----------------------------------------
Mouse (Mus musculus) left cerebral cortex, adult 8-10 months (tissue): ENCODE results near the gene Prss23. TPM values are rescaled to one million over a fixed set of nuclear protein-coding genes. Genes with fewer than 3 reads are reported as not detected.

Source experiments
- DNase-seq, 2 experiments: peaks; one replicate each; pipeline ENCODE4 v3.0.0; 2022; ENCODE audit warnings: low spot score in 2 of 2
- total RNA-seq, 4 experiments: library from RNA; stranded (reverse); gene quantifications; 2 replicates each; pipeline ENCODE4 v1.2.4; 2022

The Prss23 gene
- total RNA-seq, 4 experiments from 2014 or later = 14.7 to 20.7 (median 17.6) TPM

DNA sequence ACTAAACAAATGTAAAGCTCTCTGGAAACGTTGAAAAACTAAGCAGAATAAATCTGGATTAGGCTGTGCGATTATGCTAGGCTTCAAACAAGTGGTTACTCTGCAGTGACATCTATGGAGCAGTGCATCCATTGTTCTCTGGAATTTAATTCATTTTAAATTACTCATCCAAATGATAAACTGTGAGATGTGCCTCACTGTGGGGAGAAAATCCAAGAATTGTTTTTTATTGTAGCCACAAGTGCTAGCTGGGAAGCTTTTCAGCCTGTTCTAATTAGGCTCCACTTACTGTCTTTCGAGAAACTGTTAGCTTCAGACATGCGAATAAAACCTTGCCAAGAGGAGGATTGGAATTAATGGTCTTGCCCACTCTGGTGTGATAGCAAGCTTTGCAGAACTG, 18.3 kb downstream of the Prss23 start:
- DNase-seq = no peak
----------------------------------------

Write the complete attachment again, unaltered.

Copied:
Mouse (Mus musculus) left cerebral cortex, adult 8-10 months (tissue): ENCODE results near the gene Prss23. TPM values are rescaled to one million over a fixed set of nuclear protein-coding genes. Genes with fewer than 3 reads are reported as not detected.

Source experiments
- DNase-seq, 2 experiments: peaks; one replicate each; pipeline ENCODE4 v3.0.0; 2022; ENCODE audit warnings: low spot score in 2 of 2
- total RNA-seq, 4 experiments: library from RNA; stranded (reverse); gene quantifications; 2 replicates each; pipeline ENCODE4 v1.2.4; 2022

The Prss23 gene
- total RNA-seq, 4 experiments from 2014 or later = 14.7 to 20.7 (median 17.6) TPM

DNA sequence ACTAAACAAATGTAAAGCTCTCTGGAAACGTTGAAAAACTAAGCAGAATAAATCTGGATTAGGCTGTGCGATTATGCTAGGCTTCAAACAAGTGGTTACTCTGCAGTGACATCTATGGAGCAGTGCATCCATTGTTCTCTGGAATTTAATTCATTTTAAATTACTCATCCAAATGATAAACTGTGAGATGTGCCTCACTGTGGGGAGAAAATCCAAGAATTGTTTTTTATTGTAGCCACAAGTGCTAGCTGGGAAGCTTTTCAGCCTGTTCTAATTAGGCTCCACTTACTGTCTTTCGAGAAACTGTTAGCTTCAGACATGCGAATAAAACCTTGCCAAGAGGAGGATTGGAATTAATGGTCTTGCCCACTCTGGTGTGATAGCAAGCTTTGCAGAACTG, 18.3 kb downstream of the Prss23 start:
- DNase-seq = no peak